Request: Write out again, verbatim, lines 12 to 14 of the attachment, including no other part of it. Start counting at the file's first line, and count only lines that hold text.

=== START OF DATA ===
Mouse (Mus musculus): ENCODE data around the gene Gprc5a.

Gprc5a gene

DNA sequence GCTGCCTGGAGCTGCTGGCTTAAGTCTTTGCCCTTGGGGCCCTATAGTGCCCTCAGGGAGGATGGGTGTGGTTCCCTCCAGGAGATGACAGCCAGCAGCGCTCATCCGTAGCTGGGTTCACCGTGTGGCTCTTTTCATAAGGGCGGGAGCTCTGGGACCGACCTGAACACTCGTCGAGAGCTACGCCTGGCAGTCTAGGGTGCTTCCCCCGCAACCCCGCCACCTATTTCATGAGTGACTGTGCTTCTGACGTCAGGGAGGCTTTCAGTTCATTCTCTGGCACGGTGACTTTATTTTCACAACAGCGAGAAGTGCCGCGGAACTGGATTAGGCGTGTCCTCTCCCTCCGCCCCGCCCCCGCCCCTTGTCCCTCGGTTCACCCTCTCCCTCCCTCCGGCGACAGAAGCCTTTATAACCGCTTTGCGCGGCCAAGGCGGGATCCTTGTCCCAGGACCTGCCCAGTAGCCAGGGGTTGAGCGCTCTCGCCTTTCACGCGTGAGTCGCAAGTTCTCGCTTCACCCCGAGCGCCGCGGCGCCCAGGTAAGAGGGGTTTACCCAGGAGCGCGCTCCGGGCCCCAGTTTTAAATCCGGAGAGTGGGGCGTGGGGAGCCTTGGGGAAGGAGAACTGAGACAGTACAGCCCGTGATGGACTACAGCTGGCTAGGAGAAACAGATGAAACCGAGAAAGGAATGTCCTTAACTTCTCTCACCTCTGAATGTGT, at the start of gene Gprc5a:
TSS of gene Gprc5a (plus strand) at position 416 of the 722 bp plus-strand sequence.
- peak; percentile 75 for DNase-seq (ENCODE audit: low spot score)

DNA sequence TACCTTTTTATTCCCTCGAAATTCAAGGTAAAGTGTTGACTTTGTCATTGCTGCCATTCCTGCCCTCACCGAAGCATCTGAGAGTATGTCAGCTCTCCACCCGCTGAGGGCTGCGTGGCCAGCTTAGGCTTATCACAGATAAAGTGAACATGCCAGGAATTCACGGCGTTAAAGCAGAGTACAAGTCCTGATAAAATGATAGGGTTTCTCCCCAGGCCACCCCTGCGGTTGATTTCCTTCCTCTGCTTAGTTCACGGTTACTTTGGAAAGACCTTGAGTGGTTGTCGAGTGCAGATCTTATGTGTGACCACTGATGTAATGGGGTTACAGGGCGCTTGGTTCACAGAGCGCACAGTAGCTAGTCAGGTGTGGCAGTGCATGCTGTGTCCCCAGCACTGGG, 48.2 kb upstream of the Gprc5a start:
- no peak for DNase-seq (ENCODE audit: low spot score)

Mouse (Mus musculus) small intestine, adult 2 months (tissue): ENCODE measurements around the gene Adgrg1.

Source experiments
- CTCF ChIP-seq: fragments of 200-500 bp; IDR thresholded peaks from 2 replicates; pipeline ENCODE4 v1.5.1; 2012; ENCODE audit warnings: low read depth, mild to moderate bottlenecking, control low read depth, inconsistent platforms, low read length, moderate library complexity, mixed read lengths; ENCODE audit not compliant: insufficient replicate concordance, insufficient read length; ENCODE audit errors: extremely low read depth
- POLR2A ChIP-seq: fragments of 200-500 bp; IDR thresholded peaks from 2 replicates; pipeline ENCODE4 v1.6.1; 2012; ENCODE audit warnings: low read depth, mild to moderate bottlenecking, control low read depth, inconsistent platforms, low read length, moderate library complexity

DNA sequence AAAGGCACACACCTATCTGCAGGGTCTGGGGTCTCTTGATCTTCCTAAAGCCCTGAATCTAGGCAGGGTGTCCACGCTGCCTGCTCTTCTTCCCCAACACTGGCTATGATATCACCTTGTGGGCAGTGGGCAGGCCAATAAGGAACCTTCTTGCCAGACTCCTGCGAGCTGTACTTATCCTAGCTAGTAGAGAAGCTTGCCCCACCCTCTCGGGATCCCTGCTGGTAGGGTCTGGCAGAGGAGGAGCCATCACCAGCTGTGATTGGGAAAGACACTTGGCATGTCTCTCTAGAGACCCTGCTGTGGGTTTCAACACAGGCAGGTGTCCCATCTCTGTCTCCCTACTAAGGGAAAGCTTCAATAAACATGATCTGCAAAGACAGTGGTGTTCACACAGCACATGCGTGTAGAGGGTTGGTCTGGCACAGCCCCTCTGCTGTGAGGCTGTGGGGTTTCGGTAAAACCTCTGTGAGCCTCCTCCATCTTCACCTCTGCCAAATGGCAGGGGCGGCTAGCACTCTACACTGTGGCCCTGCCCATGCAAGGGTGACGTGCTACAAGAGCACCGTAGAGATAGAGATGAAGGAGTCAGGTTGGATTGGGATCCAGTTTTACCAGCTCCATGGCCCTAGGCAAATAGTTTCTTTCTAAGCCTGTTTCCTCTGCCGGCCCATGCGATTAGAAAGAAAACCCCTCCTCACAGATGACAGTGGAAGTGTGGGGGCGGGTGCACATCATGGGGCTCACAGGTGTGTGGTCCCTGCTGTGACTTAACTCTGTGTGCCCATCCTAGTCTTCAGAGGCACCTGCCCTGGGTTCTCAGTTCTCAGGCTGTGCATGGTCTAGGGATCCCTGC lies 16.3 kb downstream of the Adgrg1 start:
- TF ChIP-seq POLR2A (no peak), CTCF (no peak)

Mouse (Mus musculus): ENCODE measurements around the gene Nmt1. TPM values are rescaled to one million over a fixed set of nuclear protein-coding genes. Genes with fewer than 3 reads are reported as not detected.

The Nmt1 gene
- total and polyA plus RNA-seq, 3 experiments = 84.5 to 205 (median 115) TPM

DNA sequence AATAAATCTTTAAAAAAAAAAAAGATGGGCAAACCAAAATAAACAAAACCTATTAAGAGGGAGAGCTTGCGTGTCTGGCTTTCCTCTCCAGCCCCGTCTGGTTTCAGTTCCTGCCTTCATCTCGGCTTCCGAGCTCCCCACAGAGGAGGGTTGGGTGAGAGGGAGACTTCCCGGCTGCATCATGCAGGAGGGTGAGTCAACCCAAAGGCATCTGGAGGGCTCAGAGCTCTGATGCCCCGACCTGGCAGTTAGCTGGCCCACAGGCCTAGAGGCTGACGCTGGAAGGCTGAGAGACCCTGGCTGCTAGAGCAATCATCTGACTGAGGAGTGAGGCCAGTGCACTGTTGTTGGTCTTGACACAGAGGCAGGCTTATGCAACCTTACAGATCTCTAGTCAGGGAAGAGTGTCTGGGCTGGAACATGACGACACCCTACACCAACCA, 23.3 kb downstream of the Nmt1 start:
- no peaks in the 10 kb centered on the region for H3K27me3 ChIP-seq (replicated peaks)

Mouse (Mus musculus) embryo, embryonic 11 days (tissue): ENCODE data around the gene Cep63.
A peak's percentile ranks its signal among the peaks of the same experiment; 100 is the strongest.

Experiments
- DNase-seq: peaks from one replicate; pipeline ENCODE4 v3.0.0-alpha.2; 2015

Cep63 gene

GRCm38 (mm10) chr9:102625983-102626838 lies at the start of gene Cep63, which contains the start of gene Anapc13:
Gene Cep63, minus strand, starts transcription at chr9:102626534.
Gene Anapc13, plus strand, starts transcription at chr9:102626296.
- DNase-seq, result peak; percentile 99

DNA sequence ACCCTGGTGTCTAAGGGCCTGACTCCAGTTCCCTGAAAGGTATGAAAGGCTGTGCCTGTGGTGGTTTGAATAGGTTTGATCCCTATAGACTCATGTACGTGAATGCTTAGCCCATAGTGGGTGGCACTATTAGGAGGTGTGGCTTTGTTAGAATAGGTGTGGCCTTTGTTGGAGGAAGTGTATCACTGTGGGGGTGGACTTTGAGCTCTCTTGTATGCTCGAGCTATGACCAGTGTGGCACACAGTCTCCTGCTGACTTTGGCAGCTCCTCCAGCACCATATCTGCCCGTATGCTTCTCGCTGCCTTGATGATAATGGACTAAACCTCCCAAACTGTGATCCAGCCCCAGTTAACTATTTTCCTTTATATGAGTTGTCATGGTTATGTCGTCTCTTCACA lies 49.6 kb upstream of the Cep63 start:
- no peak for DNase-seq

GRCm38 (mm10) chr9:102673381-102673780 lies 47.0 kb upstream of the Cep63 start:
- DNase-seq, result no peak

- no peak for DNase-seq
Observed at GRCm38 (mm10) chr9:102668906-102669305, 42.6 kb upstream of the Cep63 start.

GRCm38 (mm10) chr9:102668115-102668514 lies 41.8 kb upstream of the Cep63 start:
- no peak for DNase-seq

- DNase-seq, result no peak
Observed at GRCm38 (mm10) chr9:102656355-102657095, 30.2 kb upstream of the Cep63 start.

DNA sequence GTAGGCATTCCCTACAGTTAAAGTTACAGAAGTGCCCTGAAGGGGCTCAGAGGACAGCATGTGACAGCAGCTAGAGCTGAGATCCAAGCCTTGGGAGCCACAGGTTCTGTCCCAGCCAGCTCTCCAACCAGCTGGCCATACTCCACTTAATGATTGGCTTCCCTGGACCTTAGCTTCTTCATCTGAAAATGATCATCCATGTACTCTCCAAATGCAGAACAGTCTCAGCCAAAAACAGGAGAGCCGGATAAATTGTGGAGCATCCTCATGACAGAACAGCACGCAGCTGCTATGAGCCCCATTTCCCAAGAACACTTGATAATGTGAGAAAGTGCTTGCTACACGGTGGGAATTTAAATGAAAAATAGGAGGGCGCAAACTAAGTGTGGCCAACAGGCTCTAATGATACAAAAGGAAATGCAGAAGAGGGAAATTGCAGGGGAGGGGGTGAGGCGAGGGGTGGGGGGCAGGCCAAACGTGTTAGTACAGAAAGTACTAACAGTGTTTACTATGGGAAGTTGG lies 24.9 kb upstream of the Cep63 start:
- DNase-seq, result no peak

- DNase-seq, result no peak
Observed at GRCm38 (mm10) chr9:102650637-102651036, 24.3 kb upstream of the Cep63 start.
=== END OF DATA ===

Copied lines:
DNA sequence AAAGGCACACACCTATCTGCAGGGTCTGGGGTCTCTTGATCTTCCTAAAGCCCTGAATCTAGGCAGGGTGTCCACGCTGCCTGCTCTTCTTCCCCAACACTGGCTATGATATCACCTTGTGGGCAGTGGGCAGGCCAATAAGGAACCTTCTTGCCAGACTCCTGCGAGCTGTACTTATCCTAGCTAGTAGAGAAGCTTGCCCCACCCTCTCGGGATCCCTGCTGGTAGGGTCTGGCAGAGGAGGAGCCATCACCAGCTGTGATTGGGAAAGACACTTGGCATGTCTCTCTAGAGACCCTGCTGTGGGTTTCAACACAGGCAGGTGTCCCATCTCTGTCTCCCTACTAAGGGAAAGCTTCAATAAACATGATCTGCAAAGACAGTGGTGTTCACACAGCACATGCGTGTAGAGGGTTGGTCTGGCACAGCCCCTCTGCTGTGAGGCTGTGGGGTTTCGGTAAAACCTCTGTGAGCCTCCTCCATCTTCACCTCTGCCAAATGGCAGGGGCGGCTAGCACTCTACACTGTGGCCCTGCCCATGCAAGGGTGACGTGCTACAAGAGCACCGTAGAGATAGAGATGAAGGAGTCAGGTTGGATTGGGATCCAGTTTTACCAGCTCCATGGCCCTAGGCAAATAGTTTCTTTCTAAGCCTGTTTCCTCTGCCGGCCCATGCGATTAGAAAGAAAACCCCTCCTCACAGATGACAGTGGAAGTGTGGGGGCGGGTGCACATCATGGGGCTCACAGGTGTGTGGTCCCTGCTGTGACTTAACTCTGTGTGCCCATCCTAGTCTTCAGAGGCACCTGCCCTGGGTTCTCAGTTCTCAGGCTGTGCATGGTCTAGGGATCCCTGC lies 16.3 kb downstream of the Adgrg1 start:
- TF ChIP-seq POLR2A (no peak), CTCF (no peak)

Mouse (Mus musculus): ENCODE measurements around the gene Nmt1. TPM values are rescaled to one million over a fixed set of nuclear protein-coding genes. Genes with fewer than 3 reads are reported as not detected.